A: There are almost as many answers to this question as there are pets with osteoarthritis. The best strategy is usually to employ a multi-modal protocol. In other words, combining multiple therapeutic options often produces the best results. This column will discuss available therapies in broad terms, but it is very important to consult with your pet’s veterinarian before attempting any treatment.
The foundation of arthritis therapy should always be targeted nutrition. A lean body condition will help slow the progression of arthritis and will reduce the burden on already inflamed joints. High levels of certain omega-3 fatty acids, in certain ratios with omega-6 fatty acids, have been shown to reduce inflammation in joints nearly as effectively as prescription medications. This is not as simple as throwing a fish oil capsule into your pet’s food bowl, so please consult with a knowledgeable veterinarian about the role of nutrition in managing joint inflammation.
Another popular early treatment option includes nutritional supplements. This is an area where pet owners should be very cautious. There is nearly no regulation of these products and many are simply ineffective. For example, perna mussel extracts are only effective if they contain the carbohydrate-fraction of the mussel. If the extract is not obtained within minutes of harvesting the mussel, all that is left is an expensive low-dose fish oil. Similarly, pets require low molecular weight chondroitin for the compound to ever make it to the joints. A low-quality product will simply end up passing straight through your pet into the yard or litter pan. Again, a candid discussion with your veterinarian should be the basis of selecting any supplement for your pet.
There are injectable non-drug treatment options for modifying the joint environment. Commercially available polysulfonated glycosaminoglycans (PSGAGs) have been used for decades. More recently, treatments have been developed that use substances harvested from a pet’s own body that are then injected into joints. Examples include platelet-rich plasma and stem cell therapies.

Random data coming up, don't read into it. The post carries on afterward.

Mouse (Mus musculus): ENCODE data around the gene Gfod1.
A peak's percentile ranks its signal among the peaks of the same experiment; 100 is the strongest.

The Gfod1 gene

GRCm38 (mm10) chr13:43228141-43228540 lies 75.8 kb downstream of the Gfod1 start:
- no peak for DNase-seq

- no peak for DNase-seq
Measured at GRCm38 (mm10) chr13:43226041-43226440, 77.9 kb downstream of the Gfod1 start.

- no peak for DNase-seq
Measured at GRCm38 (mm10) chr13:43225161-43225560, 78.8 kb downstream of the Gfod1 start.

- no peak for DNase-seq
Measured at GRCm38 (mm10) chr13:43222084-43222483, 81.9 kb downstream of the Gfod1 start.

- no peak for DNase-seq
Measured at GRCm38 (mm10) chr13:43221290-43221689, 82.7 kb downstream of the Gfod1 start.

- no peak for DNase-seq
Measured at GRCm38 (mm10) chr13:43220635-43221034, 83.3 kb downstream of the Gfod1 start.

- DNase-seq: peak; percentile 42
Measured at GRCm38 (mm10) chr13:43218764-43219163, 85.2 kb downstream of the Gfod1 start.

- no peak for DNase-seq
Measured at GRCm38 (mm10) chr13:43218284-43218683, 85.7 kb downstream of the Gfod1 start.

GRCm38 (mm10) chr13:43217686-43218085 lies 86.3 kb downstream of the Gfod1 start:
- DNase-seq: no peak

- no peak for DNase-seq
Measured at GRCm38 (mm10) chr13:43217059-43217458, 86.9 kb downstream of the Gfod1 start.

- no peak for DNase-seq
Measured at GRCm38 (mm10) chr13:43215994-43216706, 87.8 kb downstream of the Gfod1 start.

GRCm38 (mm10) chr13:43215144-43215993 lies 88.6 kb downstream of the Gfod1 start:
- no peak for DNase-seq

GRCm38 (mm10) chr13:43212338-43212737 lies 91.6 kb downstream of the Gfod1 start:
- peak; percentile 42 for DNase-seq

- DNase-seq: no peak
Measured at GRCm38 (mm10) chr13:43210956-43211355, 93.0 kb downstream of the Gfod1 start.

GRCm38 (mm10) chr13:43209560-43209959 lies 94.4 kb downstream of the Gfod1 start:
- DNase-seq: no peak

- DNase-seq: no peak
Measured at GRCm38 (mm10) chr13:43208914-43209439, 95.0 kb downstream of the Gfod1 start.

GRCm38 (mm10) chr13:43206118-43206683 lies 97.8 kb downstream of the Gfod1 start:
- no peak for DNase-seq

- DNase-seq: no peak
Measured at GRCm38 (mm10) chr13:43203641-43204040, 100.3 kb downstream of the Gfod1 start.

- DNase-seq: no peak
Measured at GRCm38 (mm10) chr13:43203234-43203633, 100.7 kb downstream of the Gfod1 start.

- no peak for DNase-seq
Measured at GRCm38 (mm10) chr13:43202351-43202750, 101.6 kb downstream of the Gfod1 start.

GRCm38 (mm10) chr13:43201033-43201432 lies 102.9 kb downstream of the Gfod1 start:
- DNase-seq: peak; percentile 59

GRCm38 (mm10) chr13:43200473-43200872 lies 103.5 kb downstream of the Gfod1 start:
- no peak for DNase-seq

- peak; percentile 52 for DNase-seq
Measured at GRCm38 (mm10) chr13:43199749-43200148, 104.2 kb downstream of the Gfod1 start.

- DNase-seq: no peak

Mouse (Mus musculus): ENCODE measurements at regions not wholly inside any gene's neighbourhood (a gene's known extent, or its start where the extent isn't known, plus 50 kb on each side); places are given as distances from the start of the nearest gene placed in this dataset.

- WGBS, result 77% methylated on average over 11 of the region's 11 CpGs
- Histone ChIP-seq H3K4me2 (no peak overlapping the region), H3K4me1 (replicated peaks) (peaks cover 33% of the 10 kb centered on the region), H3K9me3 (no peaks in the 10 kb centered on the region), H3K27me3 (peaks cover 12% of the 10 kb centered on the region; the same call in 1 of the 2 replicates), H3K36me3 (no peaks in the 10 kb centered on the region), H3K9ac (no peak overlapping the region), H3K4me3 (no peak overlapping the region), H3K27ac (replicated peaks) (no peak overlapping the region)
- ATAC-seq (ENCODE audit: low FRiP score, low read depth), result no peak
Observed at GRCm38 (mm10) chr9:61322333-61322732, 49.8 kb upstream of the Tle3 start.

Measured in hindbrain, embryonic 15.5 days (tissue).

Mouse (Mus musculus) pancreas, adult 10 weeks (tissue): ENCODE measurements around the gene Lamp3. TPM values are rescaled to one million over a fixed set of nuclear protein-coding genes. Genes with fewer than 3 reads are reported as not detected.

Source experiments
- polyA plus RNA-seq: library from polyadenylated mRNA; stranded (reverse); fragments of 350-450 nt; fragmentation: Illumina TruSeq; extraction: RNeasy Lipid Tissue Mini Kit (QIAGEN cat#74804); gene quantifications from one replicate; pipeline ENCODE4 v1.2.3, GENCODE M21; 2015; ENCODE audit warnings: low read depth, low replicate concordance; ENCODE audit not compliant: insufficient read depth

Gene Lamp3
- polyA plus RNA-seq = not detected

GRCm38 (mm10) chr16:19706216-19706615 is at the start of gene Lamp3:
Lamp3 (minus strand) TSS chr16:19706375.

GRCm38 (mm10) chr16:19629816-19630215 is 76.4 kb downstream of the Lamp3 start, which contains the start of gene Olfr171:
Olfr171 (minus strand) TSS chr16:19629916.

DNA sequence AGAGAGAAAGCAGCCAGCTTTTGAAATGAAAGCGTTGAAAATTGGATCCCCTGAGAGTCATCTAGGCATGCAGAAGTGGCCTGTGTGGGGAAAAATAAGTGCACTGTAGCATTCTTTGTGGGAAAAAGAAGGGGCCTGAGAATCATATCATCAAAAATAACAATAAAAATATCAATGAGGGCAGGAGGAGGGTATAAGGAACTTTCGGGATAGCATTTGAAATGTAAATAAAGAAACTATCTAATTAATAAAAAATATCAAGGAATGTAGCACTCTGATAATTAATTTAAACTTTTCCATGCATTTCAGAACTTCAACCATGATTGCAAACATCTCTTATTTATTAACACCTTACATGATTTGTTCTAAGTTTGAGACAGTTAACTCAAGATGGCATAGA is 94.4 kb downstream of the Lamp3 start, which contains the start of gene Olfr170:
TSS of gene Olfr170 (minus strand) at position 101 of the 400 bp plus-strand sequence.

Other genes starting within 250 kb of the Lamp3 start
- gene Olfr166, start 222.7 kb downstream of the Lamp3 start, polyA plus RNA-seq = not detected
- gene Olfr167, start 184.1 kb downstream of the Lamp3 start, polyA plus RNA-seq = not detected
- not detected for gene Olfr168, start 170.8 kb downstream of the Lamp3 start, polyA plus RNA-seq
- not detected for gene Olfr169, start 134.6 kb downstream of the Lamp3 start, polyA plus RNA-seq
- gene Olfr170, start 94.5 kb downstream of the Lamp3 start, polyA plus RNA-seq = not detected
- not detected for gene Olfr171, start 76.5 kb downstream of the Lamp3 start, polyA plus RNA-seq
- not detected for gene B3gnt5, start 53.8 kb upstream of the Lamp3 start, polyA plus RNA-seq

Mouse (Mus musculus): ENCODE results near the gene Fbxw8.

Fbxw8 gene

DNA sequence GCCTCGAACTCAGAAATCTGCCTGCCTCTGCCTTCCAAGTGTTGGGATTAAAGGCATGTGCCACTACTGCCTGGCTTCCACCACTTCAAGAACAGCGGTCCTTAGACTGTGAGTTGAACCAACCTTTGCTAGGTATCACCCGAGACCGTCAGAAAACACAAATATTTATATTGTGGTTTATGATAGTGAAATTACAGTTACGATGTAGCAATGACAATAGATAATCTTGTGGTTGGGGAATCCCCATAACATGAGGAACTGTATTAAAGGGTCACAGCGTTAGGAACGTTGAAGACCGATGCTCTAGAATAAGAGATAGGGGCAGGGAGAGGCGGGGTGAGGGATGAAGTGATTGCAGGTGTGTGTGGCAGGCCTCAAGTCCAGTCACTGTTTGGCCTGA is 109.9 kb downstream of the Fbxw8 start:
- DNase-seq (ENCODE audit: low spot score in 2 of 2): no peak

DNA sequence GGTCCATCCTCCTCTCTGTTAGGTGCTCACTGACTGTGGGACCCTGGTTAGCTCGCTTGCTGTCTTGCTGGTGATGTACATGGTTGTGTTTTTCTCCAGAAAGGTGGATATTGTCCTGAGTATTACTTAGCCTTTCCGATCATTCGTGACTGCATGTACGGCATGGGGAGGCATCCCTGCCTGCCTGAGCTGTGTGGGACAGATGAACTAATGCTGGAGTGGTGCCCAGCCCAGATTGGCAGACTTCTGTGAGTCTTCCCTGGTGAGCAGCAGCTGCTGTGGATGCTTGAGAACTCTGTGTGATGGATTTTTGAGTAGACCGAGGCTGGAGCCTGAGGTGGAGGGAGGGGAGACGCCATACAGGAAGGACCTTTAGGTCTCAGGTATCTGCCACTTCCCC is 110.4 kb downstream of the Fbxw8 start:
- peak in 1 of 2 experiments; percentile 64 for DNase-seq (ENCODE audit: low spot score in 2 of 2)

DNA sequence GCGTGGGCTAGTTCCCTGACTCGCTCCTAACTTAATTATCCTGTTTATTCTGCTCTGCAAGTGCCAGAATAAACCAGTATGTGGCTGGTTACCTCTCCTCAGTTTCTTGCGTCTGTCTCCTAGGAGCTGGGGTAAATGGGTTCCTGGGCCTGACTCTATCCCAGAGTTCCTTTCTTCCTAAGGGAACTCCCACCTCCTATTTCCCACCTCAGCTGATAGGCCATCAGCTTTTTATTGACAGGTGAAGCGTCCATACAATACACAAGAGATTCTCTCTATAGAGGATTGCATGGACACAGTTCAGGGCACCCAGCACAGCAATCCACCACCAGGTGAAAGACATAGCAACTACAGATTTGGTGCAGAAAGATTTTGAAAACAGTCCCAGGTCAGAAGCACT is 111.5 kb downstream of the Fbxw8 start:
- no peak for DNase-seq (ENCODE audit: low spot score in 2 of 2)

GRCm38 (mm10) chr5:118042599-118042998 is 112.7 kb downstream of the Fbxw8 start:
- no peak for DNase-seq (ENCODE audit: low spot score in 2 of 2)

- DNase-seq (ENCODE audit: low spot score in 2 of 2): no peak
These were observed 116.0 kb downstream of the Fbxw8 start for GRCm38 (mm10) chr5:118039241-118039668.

There are also physical therapies available to help pets with joint inflammation. Rehabilitation therapy involves a series of exercises and activities that build and strengthen muscles around problem joints. This mode of therapy also works to improve flexibility and balance. Other physical forms of therapy include therapeutic lasers, pulsed ultrasound, or acupuncture. These physical therapies all require a knowledgeable therapist, appropriate equipment, and repeated treatments.
Another important part of managing joint pain and inflammation is the use of prescription medications. Although we try to minimize their use by employing all of the previous therapies mentioned here, drug therapy is essential for successful arthritis management in many pets. If pain is not adequately controlled, pets will shift weight away from affected joints, which accelerates muscle loss and contributes to even more pain.
For dogs, the base medication is usually a non-steroidal anti-inflammatory drug (NSAID). These medications are both safe and effective, but must be monitored carefully for potential side effects. Just like in people, some pets seem to respond to a particular brand of NSAID better than others. Also, each of these drugs has slightly different ways that they work and side effects that they can cause. These medications are sold only by prescription for important reasons. Please follow your veterinarian’s instructions carefully, especially regarding follow-up monitoring. Since NSAIDs are not as well-tolerated in cats, it is especially important to stay in close communication with your veterinarian if one is prescribed for your feline friend.
Other medications are also available to reduce pain and/or inflammation in joints. These include opiods, gabapentin, local analgesics, and even steroids. Some are given by mouth, by injection, or even in topical forms. There are also ongoing studies looking into the usefulness of cannabinoids in reducing arthritis pain.
By combining multiple medications, physical therapies, supplements, and even injections, it is nearly always possible to improve the quality of life for pets with osteoarthritis. However, the best results will always come with early intervention and with regular consultations with your veterinarian.